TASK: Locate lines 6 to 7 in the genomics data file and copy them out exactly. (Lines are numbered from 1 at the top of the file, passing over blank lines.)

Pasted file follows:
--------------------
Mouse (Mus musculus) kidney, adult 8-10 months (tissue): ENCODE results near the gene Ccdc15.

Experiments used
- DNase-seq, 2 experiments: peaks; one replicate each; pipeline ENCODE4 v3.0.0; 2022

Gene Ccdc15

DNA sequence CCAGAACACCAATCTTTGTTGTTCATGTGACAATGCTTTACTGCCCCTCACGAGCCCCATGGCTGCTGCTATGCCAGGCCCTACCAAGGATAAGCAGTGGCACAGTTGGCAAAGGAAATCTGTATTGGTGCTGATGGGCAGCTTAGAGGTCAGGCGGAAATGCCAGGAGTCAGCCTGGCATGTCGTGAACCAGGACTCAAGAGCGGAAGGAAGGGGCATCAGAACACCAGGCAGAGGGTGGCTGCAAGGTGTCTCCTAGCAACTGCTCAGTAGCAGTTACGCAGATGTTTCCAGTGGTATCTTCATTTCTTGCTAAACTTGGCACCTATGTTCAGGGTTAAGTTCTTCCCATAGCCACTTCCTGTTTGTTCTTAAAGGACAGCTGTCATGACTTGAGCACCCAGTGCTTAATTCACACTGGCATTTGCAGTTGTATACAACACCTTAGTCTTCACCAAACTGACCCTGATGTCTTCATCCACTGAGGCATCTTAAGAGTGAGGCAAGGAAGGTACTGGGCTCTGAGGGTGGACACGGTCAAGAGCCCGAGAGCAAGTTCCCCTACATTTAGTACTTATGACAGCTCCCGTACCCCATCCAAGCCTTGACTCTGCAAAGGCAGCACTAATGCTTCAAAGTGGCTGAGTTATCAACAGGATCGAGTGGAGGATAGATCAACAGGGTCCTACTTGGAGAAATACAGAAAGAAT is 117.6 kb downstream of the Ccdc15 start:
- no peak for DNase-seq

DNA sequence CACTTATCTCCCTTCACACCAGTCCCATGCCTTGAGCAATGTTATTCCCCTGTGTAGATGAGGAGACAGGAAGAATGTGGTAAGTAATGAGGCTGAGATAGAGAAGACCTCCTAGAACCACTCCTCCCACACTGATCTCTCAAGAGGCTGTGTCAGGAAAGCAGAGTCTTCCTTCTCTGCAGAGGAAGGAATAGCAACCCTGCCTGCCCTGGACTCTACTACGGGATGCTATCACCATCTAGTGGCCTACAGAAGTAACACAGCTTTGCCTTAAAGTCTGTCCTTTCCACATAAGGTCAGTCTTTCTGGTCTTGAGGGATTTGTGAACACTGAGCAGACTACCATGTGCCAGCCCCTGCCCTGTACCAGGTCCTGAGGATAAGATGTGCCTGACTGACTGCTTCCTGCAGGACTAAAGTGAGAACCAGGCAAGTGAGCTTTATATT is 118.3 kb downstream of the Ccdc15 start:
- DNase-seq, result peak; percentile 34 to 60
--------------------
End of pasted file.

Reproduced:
- no peak for DNase-seq

DNA sequence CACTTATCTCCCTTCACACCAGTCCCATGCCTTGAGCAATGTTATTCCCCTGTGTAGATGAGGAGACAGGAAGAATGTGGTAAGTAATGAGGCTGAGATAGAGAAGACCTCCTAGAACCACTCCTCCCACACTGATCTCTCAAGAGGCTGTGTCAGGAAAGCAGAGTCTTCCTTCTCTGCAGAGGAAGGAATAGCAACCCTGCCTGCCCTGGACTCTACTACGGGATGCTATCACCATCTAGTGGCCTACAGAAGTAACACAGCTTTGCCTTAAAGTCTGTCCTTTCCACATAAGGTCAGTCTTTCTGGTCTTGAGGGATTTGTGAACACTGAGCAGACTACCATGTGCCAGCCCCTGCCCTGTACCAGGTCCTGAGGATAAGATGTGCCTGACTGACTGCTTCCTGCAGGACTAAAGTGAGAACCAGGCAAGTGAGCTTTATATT is 118.3 kb downstream of the Ccdc15 start: